Then there are the hurricanes, warns Kramer, the Scharys and Scott Mandia, a professor of physical sciences at Suffolk County Community College who points to preparations the business world has made to compensate for the trend.
“Insurance companies see the writing on the wall, they know we’re overdue for a major hurricane,” he explains. “Your deductable does not apply [to hurricane damage]. Climate change was definitely a factor in that.”
Fresh off Hurricane Irene, which was considered a major hurricane when it reached Category 3 status with 120 mph winds in the Bahamas, some may question that LI is still overdue. But that storm slowed to a Category 1 when it first hit North Carolina and was a tropical storm by the time it made landfall in Brooklyn on Aug. 28. For us, the so-called “storm of the century” remains the 1938 Long Island Express, which was a Category 3 when it rolled ashore here.
Mandia says evidence shows hurricanes will increase in intensity due to global warming, becoming more volatile and intense as the world’s oceans heat up. When—not if—The Big One finally arrives, LI will not “dodge a bullet,” he adds, as so many suggested the region did after Irene. But he describes stronger hurricanes are just an “extra log on the fire” of the combined consequences bearing down on the region.
As the air and sea water heat up, more violent and powerful hurricanes become greater possibilities, says Mandia, and to Long Island, which has been built up considerably—especially the waterfront communities—since 1938, the damage and loss of life could be catastrophic.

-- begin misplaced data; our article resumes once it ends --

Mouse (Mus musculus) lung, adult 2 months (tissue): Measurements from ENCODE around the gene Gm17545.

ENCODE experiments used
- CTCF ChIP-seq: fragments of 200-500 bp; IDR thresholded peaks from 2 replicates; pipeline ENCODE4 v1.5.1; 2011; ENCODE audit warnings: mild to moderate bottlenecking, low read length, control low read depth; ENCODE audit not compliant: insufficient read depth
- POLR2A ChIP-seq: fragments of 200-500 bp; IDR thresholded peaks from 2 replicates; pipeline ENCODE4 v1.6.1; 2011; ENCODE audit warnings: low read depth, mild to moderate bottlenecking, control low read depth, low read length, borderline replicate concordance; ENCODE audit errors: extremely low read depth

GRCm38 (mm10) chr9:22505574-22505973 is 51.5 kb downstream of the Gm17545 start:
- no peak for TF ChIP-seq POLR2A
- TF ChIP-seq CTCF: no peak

“As you’re seeing all across the country, and various parts of the world, as the climate either warms or cools, the nature of storms becomes more frequent and more severe,” says Kramer. “So we’re going to be getting that.
“It would be incredible damage,” says Kramer, adding that “the city of Long Beach committed physical and economic suicide in 2006 when they rejected an [U.S.] Army Corps of Engineers storm-reduction plan that would have built a large dune the length of Long Beach and connected with the dunes at Lido, which would have given tremendous protection against most hurricanes.”
Rich Schary notes that our location at a 90-degree angle doesn’t help.
“We’re right in the bull’s eye,” he says. “Global warming increases this chance.”
Researchers who worked on the sea-level report suggested ocean levels could rise from nearly two feet to more than four feet in the next 70 years, with the second figure based on a scenario in which there is rapid ice-melt in the arctic regions.
Another even more alarming and more recent report, titled Global Sea Level Linked to Global Temperature and published in the journal Proceedings of the National Academy of Sciences in June, finds the rate of sea level rise along the U.S. Atlantic coast is greater now than at any time in the past 2,000 years—and has shown a consistent link between changes in global mean surface temperature and sea level.
Regardless of the rate of sea rise, much of the four barrier beaches south of LI would likely be under water and homeowners in low-lying coastal areas on the South Shore and East End might come to inherit the pricey oceanfront views, if they don’t get washed away too.
This scenario is detailed within the public-benefit corporation New York State Energy Research and Development Authority’s Responding to Climate Change in New York State: The ClimAID Integrated Assessment for Effective Climate Change Adaptation published last month. The 60-page report, authored by more than two dozen academics from Columbia University, Cornell and The City University of New York, paints a frightening portrait of the Earth throughout the next century.